Safety kit will not miss any of the eleven models that’ll go on offer.
Japanese marque Toyota have detailed their upcoming RAV4 SUV, which is set to arrive sometime in the second-quarter of this year. The RAV4 is smarter, sharper, and more versatile than ever before, and the safety kit that Toyota’s peddling it with means that it’ll be a properly functional family wagon too.
All eleven models across the range will be offered with things like adaptive cruise control, pre-collision warning with pedestrian detection, daylight cyclist detection, road-sign recognition, lane departure warning, and automatic high beam. Cars fitted with an automatic or a CVT also benefit from active cruise control that includes a lane-trace asst function that manipulates the power steering to keep the car centred in lane.
This is of course in addition to the usual assortment of safety kit, like blind-spot monitoring, rear cross-traffic alert, 360º camera, all-round parking sensors, and 7-airbags.
“Safety has always been a top priority for Toyota, and in the all-new RAV4, we are delivering highly advanced technologies to assist drivers and help protect occupants & other road users. These features will ensure the RAV4 provides our customers with the very highest levels of active & passive safety in its class, and they are not just limited on the higher-end models” – Sean Hanley, Vice President (Sales & Marketing), Toyota Australia
The RAV4 range will kick off with a 2.0-litre naturally-aspirated 4-pot petrol, producing a healthy 127kW and 203Nm, with power going exclusively to the from wheels via either a CVT automatic (with launch gear), or a 6-speed manual transmission.
The mid-spec engine option comes in the form of a 2.5-litre atmo petrol, with 152kW and 243Nm. This engine will be mated exclusively to an 8-speed automatic transmission, with power going to all-four wheels. The mechanical all-wheel drive system in the RAV4 can shuffle as much as 50% of the power rearwards, and distribute power between the left-right wheels via a dynamic torque vectoring system. Should be a half-decent steer then too, especially since the new TNGA platform promises 57% better rigidity.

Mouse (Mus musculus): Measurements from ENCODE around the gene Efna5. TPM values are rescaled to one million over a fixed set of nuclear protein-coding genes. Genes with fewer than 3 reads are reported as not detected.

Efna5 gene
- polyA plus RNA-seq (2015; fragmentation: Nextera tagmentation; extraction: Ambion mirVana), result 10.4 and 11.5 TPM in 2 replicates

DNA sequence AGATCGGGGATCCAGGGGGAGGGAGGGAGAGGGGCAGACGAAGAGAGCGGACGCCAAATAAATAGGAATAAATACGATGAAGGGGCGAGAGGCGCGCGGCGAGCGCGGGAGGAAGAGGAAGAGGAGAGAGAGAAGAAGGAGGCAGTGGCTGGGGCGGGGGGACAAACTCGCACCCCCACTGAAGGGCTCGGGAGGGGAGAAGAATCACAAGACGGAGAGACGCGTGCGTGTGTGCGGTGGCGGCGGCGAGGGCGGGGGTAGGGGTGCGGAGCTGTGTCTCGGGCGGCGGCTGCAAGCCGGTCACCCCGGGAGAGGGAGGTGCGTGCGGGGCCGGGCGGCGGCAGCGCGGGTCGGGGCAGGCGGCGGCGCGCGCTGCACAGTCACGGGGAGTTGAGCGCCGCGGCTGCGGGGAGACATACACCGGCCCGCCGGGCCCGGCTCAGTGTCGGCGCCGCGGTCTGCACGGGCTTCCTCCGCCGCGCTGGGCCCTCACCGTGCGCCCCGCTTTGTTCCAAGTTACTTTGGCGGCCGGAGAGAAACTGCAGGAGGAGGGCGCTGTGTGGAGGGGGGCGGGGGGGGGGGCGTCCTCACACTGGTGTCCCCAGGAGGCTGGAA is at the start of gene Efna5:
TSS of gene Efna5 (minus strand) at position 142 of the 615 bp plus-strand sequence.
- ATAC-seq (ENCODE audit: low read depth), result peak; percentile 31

However, the real highlight in the range is the 2.5-litre hybrid system. With batteries under the floor and an electric motor in the rear, the system output totals at 155kW, with torque unmentioned. This e-AWD can actually put down as much as 80% of power at the rear should it feel the need to, which is impressive. And while the non-hybrid 2.5 has torque vectoring, the hybrid model benefits from an e-LSD (limited slip differential), that promises better power management.
What’ll arguably be more of a priority for buyers is the new, more refined presentation. The RAV4 is now better-looking and better-packaged than before, and benefits hugely from the updated Toyota design language and commitment to perceived quality. The highlight of the more aesthetically-pleasing cabin comes in the form of an 8.0-inch touchscreen placed right atop the centre console, which itself features a slimmer design that maximises space for storage and legs. There’s also an electronic handbrake, which frees up quite a bit of space.
Further details & pricing should be revealed closer to the launch of the RAV4, so be sure to stay tuned to CarShowroom as we bring you more updates as they come.